Half the money raised to oppose a ballot measure to legalize recreational marijuana in California is coming from police and prison guard groups, terrified that they might lose the revenue streams to which they have become so deeply addicted.

Drug war money has become a notable source of funding for law enforcement interests. Huge government grants and asset-seizure windfalls benefit police departments, while the constant supply of prisoners keeps the prison business booming.

Opposition to the marijuana legalization initiative, slated to go before voters in November, has been organized by John Lovell, a longtime Sacramento lobbyist for police chiefs and prison guard supervisors. Lovell’s Coalition for Responsible Drug Policies, a committee he created to defeat the pot initiative, raised $60,000 during the first three months of the year, according to a disclosure filed earlier this month.

The funds came from groups representing law enforcement, including the California Police Chiefs Association, the Riverside Sheriffs’ Association, the Los Angeles Police Protective League’s Issues PAC, and the California Correctional Supervisor’s Organization. Other donors include the California Teamsters union and the California Hospital Association, as well as Sam Action, an anti-marijuana advocacy group co-founded by former Rep. Patrick Kennedy, D-R.I., and former George W. Bush speechwriter David Frum.

Law enforcement officials in Minnesota, Washington, and other states that have debated relaxing the laws surrounding marijuana have said that they stand to lose money from reform. Police receive federal grants from the Justice Department to help fund drug enforcement efforts, including specific funding to focus on marijuana.

Asset forfeiture is another way law enforcement agencies have come to rely on marijuana as a funding source. Police departments, through a process known as asset forfeiture, seize cash and property associated with drug busts, including raids relating to marijuana. The proceeds from the seizures are often distributed to law enforcement agencies. From 2002 to 2012, California agencies reaped$181.4 million from marijuana-related asset seizures. As the Wall Street Journal reported in 2014, pot legalization in Washington state led asset forfeiture proceeds to go up in smoke.

Law enforcement lobbyists in Sacramento, including Lovell, have steered Justice Department grants into marijuana eradication. Last year, Lovell successfully worked to defeat measures to reform asset forfeiture in California.

Prison guard unions have also played a part in defending lucrative drug war policies. In California, the prison guard union helped finance the “three strikes” ballot measure in 1994 that deeply increased the state prison population. In 2008, the California prison union provided funds to help defeat Proposition 5, a measure to create prison diversion programs for nonviolent offenders with drug problems.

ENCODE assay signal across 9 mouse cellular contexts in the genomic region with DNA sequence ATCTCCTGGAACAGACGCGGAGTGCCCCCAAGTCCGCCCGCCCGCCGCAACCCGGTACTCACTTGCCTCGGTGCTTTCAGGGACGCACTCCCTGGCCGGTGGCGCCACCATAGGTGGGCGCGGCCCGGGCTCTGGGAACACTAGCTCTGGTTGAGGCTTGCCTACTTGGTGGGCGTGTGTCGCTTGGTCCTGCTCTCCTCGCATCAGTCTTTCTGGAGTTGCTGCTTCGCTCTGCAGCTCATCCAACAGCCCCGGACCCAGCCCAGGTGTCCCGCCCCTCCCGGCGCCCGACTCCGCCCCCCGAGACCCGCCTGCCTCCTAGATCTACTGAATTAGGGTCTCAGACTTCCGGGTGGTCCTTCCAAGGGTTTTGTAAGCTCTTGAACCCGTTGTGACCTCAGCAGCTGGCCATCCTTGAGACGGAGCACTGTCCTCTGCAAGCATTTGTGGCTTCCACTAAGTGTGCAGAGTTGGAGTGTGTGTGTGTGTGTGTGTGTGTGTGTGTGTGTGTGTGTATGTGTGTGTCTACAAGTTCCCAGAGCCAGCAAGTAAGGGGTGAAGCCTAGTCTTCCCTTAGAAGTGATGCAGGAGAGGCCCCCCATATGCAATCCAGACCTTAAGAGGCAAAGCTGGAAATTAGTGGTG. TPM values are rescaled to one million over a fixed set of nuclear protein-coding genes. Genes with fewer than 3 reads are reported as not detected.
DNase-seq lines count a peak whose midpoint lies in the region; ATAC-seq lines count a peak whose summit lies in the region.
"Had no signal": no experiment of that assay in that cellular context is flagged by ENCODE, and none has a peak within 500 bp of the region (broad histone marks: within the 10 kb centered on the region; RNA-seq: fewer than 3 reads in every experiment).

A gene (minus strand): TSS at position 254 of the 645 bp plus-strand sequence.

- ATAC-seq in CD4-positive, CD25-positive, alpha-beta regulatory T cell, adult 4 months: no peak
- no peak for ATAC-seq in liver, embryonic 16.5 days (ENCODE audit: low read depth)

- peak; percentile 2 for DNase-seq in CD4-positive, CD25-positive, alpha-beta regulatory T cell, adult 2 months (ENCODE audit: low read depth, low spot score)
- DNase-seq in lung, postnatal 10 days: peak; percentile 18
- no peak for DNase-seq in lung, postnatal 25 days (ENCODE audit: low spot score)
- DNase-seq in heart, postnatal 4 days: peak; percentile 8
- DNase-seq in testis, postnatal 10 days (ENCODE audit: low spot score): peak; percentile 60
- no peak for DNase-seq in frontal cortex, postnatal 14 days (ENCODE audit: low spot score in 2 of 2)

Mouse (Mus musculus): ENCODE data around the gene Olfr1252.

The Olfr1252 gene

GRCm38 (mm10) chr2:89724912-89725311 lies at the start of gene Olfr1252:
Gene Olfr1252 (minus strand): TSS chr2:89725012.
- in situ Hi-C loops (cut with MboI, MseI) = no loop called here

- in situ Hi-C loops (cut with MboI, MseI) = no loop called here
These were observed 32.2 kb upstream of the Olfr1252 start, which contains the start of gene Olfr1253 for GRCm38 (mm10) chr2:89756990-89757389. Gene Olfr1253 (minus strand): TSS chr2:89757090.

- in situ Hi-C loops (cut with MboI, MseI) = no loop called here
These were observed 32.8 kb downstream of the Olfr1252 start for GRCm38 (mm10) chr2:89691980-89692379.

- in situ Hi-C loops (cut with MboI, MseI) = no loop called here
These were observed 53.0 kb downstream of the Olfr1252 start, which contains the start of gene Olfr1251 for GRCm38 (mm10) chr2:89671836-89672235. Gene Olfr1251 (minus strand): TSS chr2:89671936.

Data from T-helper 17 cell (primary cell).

For their part, the groups say they fear the dangers of legalized pot for non-selfish reasons.

“The membership of the CCSO opposes the full-blown legalization of marijuana,” Paul Curry, a lobbyist for the California Correctional Supervisor’s Association, told The Intercept. Curry said prison guard supervisors do not want to see a society that encourages pot use and said many of his members are grandparents who are concerned about their children. “If marijuana is not a dangerous drug, the federal government would have made a change, but the fact remains that it’s a federal crime,” he added.

California is only the latest state in which law enforcement unions have led the opposition to ending marijuana prohibition across the country in recent years.

During the 2014 election, Florida law enforcement officials successfully campaigned against a medical marijuana ballot measure by arguing that the initiative would promote a range of problems, from teenage use of the drug to respiratory disease.

In 2010, Lovell successfully organized a campaign to defeat a similar marijuana legalization ballot measure in California. That year, he raised funds from police unions, local prosecutors, and the California Beer and Beverage Distributors Association, in addition to several individual donors. (Presumably the beer distributors see legal pot as cutting into their business.) The initiative was defeated, even though Lovell was outspent by pro-legalization campaigners.

As we saw on election night, 2016, California voters rejected the police and prohibitionists.

But did they really legalize marijuana in California? No. They voted in a complex set of regulations.